In case of emergency situations, NASA astronomers developed a zip safety system which could help astronomers evacuate space shuttles faster. Astronauts may find themselves in difficult circumstances, and they may need to evacuate the Atlas V rocket and a Boeing Starliner at Launch Complex 41. Then, they will immediately fly a quarter-mile to a safe area on a zip line developed in the same way to the ones used by tourists.
NASA scientists developed of zip safety system for astronauts
The crew will need to buckle up in an individual orange seat equipped with harnesses. They will release the brakes to enable the 172-foot drop. They will accelerate to over 40 mph while they zip away at about 1,350 feet from the launching pad in only 30 seconds. Gary Wentz, the vice president of Human and Commercial Services at United Launch Alliance, stated that irrespective of the fact that it is a ground crew or a flight on, if something happens and they need to evacuate the tower, then they can use the zip safety system to get away.
This was formally named an “emergency egress system” where the zip line was installed and tested at Launch Complex 41, anticipating the moment when NASA astronauts will start missions to the International Space Station in 2018. They will embark on Boeing Starliner capsules which will be developed by the Commercial Crew Program of the agency.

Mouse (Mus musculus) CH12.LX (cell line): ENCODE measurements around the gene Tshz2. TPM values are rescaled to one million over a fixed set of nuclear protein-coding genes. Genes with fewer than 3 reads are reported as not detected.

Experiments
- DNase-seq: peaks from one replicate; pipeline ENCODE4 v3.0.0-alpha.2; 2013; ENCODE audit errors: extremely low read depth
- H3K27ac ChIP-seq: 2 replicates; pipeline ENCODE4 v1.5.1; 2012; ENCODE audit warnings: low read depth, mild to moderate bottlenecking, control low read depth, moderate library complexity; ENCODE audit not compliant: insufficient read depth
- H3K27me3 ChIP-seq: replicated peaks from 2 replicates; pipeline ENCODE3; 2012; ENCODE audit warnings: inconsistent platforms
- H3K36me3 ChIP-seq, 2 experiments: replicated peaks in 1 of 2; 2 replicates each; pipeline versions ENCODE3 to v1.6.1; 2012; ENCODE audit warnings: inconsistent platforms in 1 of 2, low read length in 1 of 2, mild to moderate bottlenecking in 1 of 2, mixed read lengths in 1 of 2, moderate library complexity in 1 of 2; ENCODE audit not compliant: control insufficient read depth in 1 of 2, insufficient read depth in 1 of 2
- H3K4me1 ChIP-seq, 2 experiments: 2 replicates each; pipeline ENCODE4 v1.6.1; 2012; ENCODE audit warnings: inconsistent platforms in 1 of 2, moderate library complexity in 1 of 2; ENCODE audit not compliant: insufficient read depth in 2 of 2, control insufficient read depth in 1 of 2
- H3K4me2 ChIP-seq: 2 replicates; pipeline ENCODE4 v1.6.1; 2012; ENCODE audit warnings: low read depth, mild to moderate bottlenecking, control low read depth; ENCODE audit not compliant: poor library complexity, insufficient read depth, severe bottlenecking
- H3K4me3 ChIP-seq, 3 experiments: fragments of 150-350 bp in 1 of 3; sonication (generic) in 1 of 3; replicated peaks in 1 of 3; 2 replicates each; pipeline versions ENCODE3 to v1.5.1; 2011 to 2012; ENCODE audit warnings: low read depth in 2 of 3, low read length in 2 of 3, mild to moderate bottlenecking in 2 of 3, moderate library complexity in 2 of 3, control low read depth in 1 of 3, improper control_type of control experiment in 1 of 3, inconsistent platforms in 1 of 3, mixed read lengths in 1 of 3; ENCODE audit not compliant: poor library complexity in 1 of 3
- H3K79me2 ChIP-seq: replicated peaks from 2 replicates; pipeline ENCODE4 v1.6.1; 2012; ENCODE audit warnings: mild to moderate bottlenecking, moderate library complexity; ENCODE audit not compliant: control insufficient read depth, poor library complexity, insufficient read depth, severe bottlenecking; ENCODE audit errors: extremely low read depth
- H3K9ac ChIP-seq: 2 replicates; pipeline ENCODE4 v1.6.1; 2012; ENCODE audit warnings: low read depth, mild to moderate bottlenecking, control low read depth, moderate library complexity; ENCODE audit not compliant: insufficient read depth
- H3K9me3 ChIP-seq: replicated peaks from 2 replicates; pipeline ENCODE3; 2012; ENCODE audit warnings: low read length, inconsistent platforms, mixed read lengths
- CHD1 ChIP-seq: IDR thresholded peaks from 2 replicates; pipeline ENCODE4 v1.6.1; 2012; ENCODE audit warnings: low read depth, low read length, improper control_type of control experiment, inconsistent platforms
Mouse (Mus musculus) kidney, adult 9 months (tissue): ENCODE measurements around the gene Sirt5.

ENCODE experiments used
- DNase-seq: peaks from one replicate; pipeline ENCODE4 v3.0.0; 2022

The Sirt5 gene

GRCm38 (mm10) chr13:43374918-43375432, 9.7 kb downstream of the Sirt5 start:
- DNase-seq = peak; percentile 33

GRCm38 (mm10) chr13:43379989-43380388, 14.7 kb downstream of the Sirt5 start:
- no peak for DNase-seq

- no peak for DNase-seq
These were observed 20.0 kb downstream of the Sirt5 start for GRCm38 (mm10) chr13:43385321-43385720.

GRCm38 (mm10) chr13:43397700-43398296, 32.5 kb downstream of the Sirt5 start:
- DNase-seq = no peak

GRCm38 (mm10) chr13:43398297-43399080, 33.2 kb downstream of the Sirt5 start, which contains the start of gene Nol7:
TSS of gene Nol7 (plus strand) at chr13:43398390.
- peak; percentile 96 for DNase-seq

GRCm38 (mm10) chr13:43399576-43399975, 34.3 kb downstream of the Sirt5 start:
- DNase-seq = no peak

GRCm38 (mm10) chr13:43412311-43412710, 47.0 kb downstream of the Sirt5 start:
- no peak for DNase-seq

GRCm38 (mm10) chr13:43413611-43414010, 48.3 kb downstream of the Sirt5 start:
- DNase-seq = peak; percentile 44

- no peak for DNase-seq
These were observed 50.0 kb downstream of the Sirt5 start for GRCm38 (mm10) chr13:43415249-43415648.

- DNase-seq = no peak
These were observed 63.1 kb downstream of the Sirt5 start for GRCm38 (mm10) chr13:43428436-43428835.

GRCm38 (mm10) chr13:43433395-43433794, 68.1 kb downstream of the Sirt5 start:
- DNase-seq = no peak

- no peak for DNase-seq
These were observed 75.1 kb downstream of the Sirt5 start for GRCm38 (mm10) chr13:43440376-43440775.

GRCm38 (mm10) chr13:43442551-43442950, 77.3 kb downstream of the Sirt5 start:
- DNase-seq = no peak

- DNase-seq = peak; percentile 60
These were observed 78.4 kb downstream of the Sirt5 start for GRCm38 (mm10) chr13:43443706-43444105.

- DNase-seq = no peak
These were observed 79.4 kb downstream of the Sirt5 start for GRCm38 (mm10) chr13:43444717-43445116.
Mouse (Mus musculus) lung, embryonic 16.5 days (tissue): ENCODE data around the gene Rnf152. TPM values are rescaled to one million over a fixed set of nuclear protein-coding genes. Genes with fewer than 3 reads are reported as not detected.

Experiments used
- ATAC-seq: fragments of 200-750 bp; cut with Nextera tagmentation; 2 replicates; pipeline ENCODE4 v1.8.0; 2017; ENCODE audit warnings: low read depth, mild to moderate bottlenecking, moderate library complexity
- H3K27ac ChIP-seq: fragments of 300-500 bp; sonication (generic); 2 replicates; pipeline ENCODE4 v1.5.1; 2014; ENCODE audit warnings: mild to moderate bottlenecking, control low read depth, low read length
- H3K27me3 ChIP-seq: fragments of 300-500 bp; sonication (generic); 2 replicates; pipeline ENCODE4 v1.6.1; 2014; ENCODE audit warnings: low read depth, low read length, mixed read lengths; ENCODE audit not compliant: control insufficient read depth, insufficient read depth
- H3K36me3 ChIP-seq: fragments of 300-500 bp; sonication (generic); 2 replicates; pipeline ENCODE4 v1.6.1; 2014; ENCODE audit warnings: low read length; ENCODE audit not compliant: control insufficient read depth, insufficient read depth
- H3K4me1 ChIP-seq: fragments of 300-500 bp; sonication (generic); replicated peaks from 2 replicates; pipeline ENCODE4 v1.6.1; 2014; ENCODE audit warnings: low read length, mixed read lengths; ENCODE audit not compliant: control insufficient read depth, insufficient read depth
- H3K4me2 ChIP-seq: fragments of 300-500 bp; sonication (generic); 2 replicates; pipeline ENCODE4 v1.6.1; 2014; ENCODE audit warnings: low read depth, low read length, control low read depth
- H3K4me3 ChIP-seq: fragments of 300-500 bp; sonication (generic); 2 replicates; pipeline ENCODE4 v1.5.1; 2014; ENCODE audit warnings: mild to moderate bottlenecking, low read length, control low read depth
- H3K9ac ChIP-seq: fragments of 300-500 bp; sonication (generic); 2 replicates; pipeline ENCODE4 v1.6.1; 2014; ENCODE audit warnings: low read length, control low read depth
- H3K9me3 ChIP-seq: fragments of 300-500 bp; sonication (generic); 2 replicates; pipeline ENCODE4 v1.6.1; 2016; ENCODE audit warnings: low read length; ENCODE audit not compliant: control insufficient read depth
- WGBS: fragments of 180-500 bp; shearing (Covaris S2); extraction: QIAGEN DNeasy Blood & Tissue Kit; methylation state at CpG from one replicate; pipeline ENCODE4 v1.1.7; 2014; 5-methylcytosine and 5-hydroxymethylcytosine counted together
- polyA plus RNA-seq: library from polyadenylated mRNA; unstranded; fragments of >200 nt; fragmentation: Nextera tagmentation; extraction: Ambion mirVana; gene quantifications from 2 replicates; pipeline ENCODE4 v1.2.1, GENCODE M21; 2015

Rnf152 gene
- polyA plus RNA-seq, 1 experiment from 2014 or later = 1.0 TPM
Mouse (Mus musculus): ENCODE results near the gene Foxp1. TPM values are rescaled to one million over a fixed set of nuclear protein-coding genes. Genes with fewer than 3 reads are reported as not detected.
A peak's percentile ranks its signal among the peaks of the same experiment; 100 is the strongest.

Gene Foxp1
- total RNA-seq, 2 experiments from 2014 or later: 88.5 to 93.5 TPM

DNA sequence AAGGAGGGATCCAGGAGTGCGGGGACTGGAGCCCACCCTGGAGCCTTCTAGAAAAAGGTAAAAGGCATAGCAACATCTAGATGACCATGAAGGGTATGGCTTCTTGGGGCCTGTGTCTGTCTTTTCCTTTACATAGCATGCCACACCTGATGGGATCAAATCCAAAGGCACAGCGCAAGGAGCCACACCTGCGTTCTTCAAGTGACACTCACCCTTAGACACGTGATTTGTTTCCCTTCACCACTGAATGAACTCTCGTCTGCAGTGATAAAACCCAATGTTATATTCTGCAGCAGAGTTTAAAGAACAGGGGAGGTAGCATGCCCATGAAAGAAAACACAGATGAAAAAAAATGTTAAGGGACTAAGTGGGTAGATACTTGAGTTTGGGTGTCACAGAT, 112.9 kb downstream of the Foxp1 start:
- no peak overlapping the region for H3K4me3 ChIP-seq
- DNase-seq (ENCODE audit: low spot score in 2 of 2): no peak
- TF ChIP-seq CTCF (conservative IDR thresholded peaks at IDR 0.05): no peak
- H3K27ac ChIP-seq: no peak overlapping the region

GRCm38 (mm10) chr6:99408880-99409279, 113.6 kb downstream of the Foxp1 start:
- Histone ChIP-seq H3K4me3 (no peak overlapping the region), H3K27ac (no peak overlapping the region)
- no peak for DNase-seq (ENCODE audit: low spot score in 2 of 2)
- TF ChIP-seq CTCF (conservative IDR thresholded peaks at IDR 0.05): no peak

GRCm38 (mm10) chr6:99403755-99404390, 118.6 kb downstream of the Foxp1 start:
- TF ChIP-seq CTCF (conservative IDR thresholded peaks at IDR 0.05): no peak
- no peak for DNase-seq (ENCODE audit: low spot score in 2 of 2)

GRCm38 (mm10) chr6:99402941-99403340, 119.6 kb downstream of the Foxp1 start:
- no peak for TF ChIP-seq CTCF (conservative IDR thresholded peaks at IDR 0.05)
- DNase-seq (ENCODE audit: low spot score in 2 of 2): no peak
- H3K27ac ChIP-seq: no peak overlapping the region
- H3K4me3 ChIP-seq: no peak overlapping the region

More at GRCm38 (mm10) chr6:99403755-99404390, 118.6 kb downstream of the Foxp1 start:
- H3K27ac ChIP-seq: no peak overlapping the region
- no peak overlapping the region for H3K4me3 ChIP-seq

The zip lines will be used in case of difficult situations
The first test flight with a crew was scheduled for August 2018. Boeing and ULA analyzed other options like a gondola or a rollercoaster track, but they determined that the Terra-Nova zip lines developed in Utah provided the best safety. Every year, approximately 1 million people ride Terra-Nova zip-lines, but also the longest zip line in the world of 1.5 miles located in Mexico.
Boeing and ULA officials revealed another Terra-Nova zip line located somewhere near Royal George, before the opening of the 33rd National Space Symposium this week, taking place in Colorado Springs, Colorado. There, visitors were bound to fly high over the Arkansas River. Wentz argued that if people are usually letting their children experience this kind of zip riders, then they are safe for sure and they can easily use this for astronauts, saving them in case of tough situations.
Image courtesy of: flickr